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http://dx.doi.org/10.1073/pnas.1601639113DOI Listing
http://www.ncbi.nlm.nih.gov/pmc/articles/PMC4978289PMC
August 2016

Mutations in DDX3X Are a Common Cause of Unexplained Intellectual Disability with Gender-Specific Effects on Wnt Signaling.

Am J Hum Genet 2015 Aug 30;97(2):343-52. Epub 2015 Jul 30.

Department of Medical Genetics and Alberta Children's Hospital Research Institute for Child and Maternal Health, Cumming School of Medicine, University of Calgary, Calgary, AB T2N 4N1, Canada.

Intellectual disability (ID) affects approximately 1%-3% of humans with a gender bias toward males. Previous studies have identified mutations in more than 100 genes on the X chromosome in males with ID, but there is less evidence for de novo mutations on the X chromosome causing ID in females. In this study we present 35 unique deleterious de novo mutations in DDX3X identified by whole exome sequencing in 38 females with ID and various other features including hypotonia, movement disorders, behavior problems, corpus callosum hypoplasia, and epilepsy. Based on our findings, mutations in DDX3X are one of the more common causes of ID, accounting for 1%-3% of unexplained ID in females. Although no de novo DDX3X mutations were identified in males, we present three families with segregating missense mutations in DDX3X, suggestive of an X-linked recessive inheritance pattern. In these families, all males with the DDX3X variant had ID, whereas carrier females were unaffected. To explore the pathogenic mechanisms accounting for the differences in disease transmission and phenotype between affected females and affected males with DDX3X missense variants, we used canonical Wnt defects in zebrafish as a surrogate measure of DDX3X function in vivo. We demonstrate a consistent loss-of-function effect of all tested de novo mutations on the Wnt pathway, and we further show a differential effect by gender. The differential activity possibly reflects a dose-dependent effect of DDX3X expression in the context of functional mosaic females versus one-copy males, which reflects the complex biological nature of DDX3X mutations.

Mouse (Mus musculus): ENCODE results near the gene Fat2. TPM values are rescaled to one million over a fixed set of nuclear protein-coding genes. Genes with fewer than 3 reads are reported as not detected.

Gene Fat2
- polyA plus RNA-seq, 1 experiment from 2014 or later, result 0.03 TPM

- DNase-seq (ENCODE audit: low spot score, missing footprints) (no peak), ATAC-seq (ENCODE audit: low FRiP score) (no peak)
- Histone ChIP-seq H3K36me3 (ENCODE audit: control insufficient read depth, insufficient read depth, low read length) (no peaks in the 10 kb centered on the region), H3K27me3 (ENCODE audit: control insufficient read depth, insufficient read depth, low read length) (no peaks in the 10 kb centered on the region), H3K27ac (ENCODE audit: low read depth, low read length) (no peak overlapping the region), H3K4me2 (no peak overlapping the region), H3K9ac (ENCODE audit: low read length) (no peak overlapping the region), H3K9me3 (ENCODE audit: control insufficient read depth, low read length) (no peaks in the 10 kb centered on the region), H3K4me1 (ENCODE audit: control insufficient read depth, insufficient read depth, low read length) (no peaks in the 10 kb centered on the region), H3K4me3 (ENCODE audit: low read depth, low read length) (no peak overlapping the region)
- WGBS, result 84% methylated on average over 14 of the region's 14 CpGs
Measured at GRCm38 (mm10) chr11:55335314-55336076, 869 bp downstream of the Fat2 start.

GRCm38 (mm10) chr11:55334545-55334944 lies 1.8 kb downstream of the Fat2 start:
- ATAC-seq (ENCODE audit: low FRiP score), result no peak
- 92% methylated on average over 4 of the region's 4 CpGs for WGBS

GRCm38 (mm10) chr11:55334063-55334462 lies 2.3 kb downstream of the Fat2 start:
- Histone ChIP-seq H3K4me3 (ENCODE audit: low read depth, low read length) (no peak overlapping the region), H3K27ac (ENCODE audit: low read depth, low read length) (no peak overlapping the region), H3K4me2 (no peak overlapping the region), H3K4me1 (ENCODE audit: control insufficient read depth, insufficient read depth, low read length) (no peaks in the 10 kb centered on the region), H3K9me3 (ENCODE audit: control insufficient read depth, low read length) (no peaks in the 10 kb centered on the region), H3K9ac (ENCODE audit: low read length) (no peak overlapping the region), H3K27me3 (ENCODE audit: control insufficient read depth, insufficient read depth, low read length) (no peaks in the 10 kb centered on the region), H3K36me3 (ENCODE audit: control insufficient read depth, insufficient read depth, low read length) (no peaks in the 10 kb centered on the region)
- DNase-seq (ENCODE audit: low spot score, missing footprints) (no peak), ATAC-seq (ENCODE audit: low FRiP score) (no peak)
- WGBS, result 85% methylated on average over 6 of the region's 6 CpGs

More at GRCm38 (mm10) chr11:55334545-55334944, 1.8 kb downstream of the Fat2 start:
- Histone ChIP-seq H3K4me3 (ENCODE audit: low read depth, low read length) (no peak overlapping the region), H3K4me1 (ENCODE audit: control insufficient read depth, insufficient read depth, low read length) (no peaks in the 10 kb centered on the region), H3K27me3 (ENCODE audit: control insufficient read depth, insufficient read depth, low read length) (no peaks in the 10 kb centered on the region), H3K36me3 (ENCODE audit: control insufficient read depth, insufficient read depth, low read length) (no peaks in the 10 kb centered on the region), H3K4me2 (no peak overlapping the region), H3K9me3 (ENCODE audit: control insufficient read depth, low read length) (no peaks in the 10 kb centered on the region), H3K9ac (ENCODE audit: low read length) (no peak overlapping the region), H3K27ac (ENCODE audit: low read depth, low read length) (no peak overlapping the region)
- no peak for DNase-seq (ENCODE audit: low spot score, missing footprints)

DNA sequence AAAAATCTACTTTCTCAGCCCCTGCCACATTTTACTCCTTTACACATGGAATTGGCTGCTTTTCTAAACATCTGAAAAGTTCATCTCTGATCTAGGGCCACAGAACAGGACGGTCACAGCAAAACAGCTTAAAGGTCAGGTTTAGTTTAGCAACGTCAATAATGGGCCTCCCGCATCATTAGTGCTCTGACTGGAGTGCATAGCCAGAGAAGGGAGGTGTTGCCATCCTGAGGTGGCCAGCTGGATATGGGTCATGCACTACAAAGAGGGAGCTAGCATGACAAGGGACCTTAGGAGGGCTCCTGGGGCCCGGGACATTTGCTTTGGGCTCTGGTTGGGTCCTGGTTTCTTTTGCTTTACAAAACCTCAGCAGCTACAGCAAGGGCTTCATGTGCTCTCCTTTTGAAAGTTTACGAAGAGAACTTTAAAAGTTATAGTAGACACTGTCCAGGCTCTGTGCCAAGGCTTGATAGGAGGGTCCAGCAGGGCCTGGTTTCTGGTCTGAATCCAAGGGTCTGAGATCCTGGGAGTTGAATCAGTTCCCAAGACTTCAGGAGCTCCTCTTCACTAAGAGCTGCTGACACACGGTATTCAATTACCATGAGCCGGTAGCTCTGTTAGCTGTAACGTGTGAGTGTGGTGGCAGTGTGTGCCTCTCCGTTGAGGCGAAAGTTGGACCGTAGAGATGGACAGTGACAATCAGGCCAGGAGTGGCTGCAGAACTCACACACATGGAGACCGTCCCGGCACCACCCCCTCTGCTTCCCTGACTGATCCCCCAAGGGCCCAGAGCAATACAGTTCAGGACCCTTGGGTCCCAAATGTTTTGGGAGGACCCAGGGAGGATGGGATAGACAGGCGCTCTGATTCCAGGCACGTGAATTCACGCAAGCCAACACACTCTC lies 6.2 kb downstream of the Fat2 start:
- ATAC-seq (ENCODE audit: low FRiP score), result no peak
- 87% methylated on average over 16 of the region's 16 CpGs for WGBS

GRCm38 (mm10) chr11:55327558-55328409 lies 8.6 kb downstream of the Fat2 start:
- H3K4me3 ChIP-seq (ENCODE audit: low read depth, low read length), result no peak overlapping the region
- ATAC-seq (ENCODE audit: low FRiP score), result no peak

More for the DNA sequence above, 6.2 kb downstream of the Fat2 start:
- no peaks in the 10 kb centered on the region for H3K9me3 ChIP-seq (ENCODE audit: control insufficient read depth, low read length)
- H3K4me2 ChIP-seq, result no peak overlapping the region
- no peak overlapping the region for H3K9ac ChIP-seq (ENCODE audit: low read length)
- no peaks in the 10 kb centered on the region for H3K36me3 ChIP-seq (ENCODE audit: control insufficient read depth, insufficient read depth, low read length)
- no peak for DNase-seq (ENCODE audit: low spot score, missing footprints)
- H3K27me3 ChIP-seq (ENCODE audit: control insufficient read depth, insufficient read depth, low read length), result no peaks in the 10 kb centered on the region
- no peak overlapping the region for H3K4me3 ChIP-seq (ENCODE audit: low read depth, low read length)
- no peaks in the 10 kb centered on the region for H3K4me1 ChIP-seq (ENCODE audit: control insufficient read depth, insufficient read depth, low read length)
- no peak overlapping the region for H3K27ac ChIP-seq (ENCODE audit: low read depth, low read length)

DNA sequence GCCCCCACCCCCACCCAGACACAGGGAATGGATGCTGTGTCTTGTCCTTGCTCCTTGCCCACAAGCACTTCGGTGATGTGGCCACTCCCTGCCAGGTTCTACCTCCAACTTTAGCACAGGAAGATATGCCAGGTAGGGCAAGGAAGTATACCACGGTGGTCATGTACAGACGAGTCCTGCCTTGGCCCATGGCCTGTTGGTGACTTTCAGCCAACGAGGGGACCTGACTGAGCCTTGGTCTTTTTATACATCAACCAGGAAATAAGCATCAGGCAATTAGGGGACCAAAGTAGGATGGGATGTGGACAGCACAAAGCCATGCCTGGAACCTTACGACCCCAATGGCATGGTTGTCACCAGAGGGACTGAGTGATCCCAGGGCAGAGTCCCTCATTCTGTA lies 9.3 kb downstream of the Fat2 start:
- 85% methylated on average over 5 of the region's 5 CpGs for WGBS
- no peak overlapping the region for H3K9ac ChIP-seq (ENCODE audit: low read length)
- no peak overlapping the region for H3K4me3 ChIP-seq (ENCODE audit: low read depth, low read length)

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http://dx.doi.org/10.1016/j.ajhg.2015.07.004DOI Listing
http://www.ncbi.nlm.nih.gov/pmc/articles/PMC4573244PMC
August 2015

Genetic heterogeneity in Cornelia de Lange syndrome (CdLS) and CdLS-like phenotypes with observed and predicted levels of mosaicism.

J Med Genet 2014 Oct 14;51(10):659-68. Epub 2014 Aug 14.

Clinical Genetics, Yorkshire Regional Genetics Service, Leeds, UK.

Background: Cornelia de Lange syndrome (CdLS) is a multisystem disorder with distinctive facial appearance, intellectual disability and growth failure as prominent features. Most individuals with typical CdLS have de novo heterozygous loss-of-function mutations in NIPBL with mosaic individuals representing a significant proportion. Mutations in other cohesin components, SMC1A, SMC3, HDAC8 and RAD21 cause less typical CdLS.

Methods: We screened 163 affected individuals for coding region mutations in the known genes, 90 for genomic rearrangements, 19 for deep intronic variants in NIPBL and 5 had whole-exome sequencing.

Results: Pathogenic mutations [including mosaic changes] were identified in: NIPBL 46 [3] (28.2%); SMC1A 5 [1] (3.1%); SMC3 5 [1] (3.1%); HDAC8 6 [0] (3.6%) and RAD21 1 [0] (0.6%). One individual had a de novo 1.3 Mb deletion of 1p36.3. Another had a 520 kb duplication of 12q13.13 encompassing ESPL1, encoding separase, an enzyme that cleaves the cohesin ring. Three de novo mutations were identified in ANKRD11 demonstrating a phenotypic overlap with KBG syndrome. To estimate the number of undetected mosaic cases we used recursive partitioning to identify discriminating features in the NIPBL-positive subgroup. Filtering of the mutation-negative group on these features classified at least 18% as 'NIPBL-like'. A computer composition of the average face of this NIPBL-like subgroup was also more typical in appearance than that of all others in the mutation-negative group supporting the existence of undetected mosaic cases.

Conclusions: Future diagnostic testing in 'mutation-negative' CdLS thus merits deeper sequencing of multiple DNA samples derived from different tissues.
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http://dx.doi.org/10.1136/jmedgenet-2014-102573DOI Listing
http://www.ncbi.nlm.nih.gov/pmc/articles/PMC4173748PMC
October 2014

Meier-Gorlin syndrome: growth and secondary sexual development of a microcephalic primordial dwarfism disorder.